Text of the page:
Recognition within their schools, of course, is perfectly acceptable. However, more public recognition than that should be granted only if their particular talent is truly extraordinary.

Following the correct channels with regard to due process is important when nurturing talent. Simply exposing a child’s work to the public could draw potentially adverse criticism which could damage that budding talent, putting him off art forever, or, conversely, if the praise is too high, give him an inflated idea of his ability. Young children, generally, are not equipped psychologically to handle either high praise or damning criticism.

Just because a young person is good at debating law at school does not qualify him to be a judge in a high court. Similarly, just because a school-going child shows artistic talent should not automatically qualify him or her to take a space in a prestigious gallery usually reserved for established well-paid artists.

Obviously, there are exceptions. Charlotte Church, at the age of 12 showed herself to have an extraordinary talent, gifted as she is with a voice of someone twice her age. Public recognition naturally comes to such people who can compete successfully in a world arena against other masters of the craft, regardless of age.

A Rundown on Found Object Art

For some artists, it is as simple as collecting objects on sidewalks in a shared neighborhood. It can be refurbishing used tires into environmental art statements or stylish wallets or briefcases. It depends on how broad your view of found art is.

Mundane everyday objects made into artWhat is Found Art?

Art that is found. Most contemporary artists now interpret this as rediscovered, refurbished, repurposed, or reused. It may be that you are looking at something left on the side of a street, thinking, “Why did they throw that out? It needs a paint job.” You, the artist, find an irresistible object in a store, on the street, in your friend’s garage while you are helping to get ready for a yard sale, or under your bed.

Some found objects are created in the fury and frenzy of artistic creation. In the excitement of creating a found art piece, some artists deconstruct items in their home or will use objects in their immediate vicinity to assist in evoking emotions felt at the time or powerful concepts. Found Object Art is created by the use of every day or truly found objects, given purpose and significance by those who find and conceptualized them into artwork.

Is Found Art Modern Art? History into Contemporary Art

Found Art is thought to have practicing origins from the artist Marcel Duchamp, whose ready-made works were controversial for the turn of the twentieth century. He created such famous works as Fountain and Bottle Rack.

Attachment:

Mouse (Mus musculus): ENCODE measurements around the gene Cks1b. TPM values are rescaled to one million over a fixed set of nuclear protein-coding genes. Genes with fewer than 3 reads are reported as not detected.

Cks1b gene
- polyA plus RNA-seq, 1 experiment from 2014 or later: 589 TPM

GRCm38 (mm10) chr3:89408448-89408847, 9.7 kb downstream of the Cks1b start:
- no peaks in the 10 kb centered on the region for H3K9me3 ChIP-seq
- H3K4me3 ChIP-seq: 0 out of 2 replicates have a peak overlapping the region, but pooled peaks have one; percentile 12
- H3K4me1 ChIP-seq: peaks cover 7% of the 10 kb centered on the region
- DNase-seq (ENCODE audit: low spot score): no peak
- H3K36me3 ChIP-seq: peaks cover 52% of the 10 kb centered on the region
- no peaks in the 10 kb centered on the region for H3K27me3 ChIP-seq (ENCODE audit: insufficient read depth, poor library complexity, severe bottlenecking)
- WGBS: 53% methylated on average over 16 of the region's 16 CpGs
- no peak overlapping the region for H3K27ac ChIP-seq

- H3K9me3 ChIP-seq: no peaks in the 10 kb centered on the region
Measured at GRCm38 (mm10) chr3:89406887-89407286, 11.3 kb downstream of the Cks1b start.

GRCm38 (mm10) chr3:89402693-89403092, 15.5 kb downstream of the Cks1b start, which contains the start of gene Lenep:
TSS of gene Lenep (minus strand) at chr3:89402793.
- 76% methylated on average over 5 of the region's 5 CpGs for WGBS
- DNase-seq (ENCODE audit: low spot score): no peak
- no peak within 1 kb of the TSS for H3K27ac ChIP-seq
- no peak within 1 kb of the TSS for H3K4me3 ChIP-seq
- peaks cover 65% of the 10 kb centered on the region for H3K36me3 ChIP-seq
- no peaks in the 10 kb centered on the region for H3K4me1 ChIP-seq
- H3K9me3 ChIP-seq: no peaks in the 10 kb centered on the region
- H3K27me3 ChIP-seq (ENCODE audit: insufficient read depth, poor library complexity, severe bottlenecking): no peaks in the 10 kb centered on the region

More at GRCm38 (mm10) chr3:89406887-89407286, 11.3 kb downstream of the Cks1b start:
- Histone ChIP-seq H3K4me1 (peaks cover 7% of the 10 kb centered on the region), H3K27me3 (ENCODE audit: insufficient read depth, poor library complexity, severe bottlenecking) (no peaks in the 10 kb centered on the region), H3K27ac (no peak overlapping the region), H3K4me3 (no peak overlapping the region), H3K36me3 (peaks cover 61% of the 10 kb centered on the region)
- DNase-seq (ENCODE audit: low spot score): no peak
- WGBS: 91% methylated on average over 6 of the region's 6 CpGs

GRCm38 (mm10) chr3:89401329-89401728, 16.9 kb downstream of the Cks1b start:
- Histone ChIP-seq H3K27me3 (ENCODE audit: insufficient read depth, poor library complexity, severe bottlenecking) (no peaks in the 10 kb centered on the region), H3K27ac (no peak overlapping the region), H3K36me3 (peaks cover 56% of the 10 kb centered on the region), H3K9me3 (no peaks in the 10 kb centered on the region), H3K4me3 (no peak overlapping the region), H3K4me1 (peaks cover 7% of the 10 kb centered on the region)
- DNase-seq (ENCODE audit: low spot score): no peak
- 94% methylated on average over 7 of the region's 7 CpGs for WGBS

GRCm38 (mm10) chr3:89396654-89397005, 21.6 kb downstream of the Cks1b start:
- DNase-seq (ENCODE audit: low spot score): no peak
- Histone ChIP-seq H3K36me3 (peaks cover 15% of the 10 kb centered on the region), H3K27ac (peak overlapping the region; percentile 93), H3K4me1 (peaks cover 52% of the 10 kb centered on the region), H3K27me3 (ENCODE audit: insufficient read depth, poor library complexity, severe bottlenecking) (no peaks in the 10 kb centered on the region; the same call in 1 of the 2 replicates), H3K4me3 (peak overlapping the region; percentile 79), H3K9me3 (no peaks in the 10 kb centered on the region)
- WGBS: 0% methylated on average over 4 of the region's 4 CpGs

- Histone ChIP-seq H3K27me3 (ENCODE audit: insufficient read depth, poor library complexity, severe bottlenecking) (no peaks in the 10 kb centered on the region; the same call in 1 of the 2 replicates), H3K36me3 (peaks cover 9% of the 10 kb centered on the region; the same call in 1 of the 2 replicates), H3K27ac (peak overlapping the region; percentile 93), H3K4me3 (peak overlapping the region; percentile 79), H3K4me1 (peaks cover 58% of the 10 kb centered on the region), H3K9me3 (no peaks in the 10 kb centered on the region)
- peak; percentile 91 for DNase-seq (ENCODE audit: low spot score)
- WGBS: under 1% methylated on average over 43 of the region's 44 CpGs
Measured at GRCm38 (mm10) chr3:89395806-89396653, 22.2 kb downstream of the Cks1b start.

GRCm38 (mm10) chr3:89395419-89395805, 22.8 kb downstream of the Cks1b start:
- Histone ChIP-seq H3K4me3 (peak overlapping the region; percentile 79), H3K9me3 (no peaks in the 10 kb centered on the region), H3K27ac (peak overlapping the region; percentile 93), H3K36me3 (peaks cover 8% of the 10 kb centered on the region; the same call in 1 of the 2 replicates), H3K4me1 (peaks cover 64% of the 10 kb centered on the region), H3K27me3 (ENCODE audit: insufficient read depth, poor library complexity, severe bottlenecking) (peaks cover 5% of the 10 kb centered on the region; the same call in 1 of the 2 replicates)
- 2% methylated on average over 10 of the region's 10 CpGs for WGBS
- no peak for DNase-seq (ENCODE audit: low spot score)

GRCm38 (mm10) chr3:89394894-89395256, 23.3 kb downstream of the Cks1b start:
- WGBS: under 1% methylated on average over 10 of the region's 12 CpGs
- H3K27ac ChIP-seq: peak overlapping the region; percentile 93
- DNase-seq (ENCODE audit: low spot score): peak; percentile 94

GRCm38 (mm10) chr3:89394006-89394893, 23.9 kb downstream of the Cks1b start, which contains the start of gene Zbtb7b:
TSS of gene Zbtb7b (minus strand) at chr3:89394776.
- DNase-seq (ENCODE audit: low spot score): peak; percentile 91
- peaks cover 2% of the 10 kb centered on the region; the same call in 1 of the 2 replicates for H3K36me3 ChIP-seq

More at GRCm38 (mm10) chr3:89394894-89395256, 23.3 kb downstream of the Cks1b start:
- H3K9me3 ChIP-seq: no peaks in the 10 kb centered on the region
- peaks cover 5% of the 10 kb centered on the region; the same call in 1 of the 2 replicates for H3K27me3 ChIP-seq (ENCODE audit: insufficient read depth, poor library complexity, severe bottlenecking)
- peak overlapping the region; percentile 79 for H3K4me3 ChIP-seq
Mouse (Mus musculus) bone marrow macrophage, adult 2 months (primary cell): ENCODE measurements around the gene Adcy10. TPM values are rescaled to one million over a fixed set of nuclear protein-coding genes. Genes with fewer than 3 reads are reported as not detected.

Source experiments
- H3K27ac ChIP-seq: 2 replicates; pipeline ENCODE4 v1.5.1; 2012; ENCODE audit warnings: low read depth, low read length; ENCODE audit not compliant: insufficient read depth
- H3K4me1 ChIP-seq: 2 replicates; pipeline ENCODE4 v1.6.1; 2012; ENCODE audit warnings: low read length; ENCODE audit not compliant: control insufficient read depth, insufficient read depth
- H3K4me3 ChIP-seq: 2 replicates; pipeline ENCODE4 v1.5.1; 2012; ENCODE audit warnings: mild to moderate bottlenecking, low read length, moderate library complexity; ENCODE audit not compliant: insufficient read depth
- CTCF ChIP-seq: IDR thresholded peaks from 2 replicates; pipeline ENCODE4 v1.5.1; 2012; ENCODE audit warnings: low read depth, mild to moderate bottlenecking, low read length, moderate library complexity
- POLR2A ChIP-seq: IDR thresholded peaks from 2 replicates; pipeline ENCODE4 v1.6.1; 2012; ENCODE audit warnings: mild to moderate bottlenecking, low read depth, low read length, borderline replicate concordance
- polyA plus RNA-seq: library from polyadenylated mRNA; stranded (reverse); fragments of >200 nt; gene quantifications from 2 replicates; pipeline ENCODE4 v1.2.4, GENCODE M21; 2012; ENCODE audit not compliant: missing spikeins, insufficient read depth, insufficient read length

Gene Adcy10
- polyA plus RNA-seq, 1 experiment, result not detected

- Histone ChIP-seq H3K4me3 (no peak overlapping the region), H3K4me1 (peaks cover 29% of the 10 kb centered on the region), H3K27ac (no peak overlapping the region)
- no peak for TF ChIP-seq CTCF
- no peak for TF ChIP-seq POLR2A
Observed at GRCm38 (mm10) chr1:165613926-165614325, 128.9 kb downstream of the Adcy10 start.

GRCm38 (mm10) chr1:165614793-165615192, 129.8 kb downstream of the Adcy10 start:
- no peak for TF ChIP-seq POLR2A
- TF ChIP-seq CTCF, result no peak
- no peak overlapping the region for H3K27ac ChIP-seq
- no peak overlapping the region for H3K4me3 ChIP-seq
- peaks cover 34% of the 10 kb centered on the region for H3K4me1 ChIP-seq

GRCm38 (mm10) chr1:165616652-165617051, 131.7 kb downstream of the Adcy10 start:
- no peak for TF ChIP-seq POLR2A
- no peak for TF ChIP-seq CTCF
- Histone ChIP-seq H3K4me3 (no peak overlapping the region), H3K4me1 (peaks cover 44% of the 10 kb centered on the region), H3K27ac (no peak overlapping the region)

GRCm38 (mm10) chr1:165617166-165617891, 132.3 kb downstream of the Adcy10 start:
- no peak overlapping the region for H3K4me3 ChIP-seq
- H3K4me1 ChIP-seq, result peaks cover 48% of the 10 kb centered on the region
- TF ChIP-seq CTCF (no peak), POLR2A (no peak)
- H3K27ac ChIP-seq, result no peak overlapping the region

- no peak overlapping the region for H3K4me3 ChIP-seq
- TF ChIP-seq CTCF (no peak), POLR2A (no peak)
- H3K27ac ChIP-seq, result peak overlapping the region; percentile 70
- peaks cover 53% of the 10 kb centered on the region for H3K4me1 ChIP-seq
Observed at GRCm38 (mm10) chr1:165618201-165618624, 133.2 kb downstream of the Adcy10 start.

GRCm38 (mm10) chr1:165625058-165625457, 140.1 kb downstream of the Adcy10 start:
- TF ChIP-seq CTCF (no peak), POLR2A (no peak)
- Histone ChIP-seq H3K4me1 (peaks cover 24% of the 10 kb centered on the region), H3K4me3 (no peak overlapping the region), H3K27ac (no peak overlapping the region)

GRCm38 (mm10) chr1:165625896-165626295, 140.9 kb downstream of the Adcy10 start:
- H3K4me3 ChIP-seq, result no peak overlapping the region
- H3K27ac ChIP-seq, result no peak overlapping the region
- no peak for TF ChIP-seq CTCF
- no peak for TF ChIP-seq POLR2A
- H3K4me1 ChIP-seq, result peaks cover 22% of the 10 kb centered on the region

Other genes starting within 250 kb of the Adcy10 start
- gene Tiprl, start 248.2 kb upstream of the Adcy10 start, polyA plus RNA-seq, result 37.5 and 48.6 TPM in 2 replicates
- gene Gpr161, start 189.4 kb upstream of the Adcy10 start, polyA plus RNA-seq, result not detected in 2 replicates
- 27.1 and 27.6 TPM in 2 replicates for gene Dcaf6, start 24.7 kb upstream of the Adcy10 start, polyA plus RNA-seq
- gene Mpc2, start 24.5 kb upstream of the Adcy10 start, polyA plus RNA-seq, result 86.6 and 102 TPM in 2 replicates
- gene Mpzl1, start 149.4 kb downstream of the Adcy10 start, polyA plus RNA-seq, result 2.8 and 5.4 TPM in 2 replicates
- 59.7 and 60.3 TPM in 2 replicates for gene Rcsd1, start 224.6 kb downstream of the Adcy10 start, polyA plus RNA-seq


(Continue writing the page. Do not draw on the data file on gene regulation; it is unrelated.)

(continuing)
Around the time of Pablo Picasso’s cubist phase of creation, Picasso also employed the use of found objects, such as La Petite Chouette (an owl constructed from found objects), which was made from household and building materials, including screws, pliers, a missing piece of a saucepan, and pliers. The piece is said to have sold in 2000 for over one million dollars. Picasso’s piece was grounded in expressing the emotions he felt at the moment of creation.

Female artists had their hands in the beginnings of found art as well. Louise Nelson created unique three-dimensional sculptures from wood in the 1930s.

Dadaists (ManRay as a prime mover) and Surrealists incorporated found objects into their practices. Post-Modernists or Contemporary works carry on the tradition today with variants and combinations of pre-occurring art movements, with new subgenres, such as Steampunk, Assemblage, and Junk Art. Both Found Art and its subgenre Assemblage have a relation to collage, of which Picasso is a famous practitioner. Rauschenberg’s paintings are a dynamic combination of a flat surface with protruding found objects, resulting in a common connection between everyday life and art as more than association.

Duchamp, Hirst, ManRay, Picasso, Nelson, Koons, Schwitters. These are but a few of the names that assisted in the success, persistence, and development of Found Art as a movement.

The development of Found Art can also be seen in mainstream consumerism and the efforts of society to Go Green. Used Rubber USA, an intriguing example, takes used tires and reuses them, in the form of stylish wallets, ID holders, briefcases, and other forms.

Found Art is Not True Art? The Critics